I cannot emphasize enough: BUY THE HARDCOVER! After all, you will be reading this book for the rest of your life. It is a beautifully-built volume, of an easy size and heft for use, with understated appealing typefaces and an exemplary design. Put out by Frost's long-time publisher, this is one of the few essential books of American literature.
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46 of 49 people found the following review helpful By A Customer on September 27, 2000
Format: Paperback
While other poets must abide our endless questioning regarding contemporary poetry, Robert Frost stands head and shoulders above the rest--free and serene and magnificent, truly the George Washington of modern American verse. Frost was honored with the Pulitzer Prize on four occasions: in 1924 for "New Hampshire;" in 1931, for "Collected Poems;" in 1937 for "A Further Range;" and in 1943 for "A Witness Tree."
Critics love Frost. The American people love Frost. The world at large loves Frost. You will love Frost, too, if you read this book. Begin with one of his most famous--and his most beautiful, "Mending Wall,"
Something there is that doesn't love a wall,/ That sends the frozen-ground-swell under it,/ And makes gaps even two can pass abreast...
Never to be forgotten, of course, is that talk with the taciturn neighbor, owner of the pines beyond Frost's apple orchard, who stubbornly says, in typical New England fashion, "Good fences make good neighbors," until one day, Frost suddenly sees him,
Bringing a stone grasped firmly by the top/ In each hand, like an old-stone savage armed./ He moves in darkness as it seems to me,/ Not of woods only and the shade of trees./ He will not go behind his father's saying,/ And he lives having thought of it so well/ He says again, "Good fences make good neighbors."
"Stopping by the Woods on a Snowy Evening," ends with words anyone of any age can relate to,
But I have promises to keep,/ And miles to go before I sleep./ And miles to go before I sleep.
Read more ›
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44 of 48 people found the following review helpful By Robert Wynkoop on February 19, 2004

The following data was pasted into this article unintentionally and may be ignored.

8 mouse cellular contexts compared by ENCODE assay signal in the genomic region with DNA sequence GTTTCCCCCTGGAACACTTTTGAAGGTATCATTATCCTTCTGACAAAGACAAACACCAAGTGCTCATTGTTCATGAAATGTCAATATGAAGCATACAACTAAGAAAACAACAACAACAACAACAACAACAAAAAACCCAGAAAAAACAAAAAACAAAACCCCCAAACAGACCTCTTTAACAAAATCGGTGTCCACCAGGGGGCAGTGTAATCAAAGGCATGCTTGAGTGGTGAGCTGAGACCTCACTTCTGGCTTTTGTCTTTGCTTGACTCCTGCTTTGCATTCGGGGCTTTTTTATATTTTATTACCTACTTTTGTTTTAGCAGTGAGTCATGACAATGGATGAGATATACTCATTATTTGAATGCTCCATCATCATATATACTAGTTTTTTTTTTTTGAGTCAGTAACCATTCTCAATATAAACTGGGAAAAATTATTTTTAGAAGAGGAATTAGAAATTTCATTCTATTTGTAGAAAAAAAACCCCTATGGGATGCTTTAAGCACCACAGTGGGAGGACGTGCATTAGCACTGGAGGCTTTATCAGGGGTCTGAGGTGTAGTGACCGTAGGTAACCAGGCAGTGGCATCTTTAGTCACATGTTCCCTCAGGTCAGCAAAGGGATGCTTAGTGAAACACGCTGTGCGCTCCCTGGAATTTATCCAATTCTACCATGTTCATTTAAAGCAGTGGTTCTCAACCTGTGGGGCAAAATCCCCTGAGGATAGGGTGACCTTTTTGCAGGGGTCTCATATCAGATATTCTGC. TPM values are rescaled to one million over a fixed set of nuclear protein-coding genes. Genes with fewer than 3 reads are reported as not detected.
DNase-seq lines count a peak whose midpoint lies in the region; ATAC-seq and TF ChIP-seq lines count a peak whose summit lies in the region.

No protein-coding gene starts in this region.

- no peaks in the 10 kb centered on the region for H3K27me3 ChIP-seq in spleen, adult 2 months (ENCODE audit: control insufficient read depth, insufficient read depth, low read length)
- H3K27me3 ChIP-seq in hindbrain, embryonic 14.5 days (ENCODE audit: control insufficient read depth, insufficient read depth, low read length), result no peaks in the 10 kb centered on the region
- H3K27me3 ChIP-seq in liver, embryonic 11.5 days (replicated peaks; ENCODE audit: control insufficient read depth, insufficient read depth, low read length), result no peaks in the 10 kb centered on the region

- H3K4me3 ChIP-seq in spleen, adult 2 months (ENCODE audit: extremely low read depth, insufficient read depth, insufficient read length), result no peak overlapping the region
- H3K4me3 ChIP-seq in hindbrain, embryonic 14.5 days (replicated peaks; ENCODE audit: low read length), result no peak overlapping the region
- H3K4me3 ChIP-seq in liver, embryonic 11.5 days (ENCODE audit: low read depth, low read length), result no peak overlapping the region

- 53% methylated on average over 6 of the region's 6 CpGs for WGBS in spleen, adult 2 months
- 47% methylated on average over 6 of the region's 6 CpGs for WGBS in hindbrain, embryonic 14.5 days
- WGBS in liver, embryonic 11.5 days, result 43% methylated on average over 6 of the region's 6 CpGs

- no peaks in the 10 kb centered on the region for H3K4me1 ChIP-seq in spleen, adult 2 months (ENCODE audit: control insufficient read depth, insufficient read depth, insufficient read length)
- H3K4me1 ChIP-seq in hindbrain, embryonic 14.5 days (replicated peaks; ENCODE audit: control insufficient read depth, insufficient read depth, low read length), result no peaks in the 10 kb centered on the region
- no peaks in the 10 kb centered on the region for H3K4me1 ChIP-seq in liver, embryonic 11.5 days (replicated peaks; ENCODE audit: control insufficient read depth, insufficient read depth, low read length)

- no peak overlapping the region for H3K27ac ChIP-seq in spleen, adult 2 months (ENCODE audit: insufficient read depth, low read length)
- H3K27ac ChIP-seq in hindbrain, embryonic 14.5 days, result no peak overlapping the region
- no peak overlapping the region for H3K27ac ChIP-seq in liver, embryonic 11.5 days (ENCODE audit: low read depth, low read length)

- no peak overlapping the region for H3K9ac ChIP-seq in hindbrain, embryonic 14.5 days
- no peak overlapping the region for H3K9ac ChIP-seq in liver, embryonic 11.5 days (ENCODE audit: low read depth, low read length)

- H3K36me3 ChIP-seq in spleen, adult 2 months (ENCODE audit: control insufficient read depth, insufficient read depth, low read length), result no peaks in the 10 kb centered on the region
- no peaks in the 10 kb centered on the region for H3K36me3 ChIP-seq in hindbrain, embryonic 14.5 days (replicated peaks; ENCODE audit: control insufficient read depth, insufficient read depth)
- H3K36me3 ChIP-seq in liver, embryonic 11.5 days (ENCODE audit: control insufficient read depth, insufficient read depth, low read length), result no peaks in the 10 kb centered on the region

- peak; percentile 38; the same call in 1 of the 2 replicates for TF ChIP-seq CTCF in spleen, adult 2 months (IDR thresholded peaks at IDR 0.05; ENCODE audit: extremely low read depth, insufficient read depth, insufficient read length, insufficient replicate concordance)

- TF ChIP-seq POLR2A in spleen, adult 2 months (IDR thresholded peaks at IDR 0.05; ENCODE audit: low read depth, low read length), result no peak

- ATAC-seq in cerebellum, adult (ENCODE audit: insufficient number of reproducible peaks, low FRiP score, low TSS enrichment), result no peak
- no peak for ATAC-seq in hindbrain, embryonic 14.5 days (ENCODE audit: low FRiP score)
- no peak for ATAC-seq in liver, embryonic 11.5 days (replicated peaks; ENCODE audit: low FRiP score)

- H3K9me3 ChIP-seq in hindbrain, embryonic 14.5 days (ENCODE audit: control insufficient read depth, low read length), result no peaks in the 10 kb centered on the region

Format: Hardcover
What can I say? Robert Frost is the quintessential American poet. Quite frankly, I never have really been drawn to poetry, either it is overly sentimental, too dramatic, or tries to hard to make a statement. Frost avoids all of these pitfalls, he writes poetry for the common man.
I have to admit, I prefer the earlier works. Beautiful word pictures of an abandoned wood pile in the woods, a dirty patch of snow (or is it a piece of newspaper), and of course, a horse stopping by the woods on a snowy evening. His latter poems lack the beautiful simplicity of his earlier works, but nevertheless, they are still works of the master.
Over the years, this book has been a constant companion. Sitting in my wingback chair, I have enjoyed reading these poems again and again. As I prepared for this review I was struck how many of these poems dealt with death: The Death of the Hired Man, After Apple Picking, Stopping by the Woods on a Snowy Evening, A Late Walk among them. Others are fanciful such as The Kitchen Chimney.
If you are considering taking a dive into poetry, start here. There is no better American poet than Robert Frost.
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27 of 29 people found the following review helpful By Charles Pinney on July 1, 2000
Format: Paperback
I just recently purchased this collection of poems by Robert Frost and I must say it's incredible. This is the complete collection of his poems and for the price it can't be beat. How can you put a price on the joy and the wonderful feeling of reading Frost anyway? It's impossible.
Contained are the poems in a chronological order from Frost's first book of poetry "A Boy's Will" to his last, "In the Clearing". A total of eleven books and more than three hundred and fifty poems.
Also at the end of the book are sixty pages of bibliographical and textual notes as well as an index of first lines and titles. A quick way to find exactly the poem you're looking for.
Pick this collection up and be moved, it's that simple really. Enjoy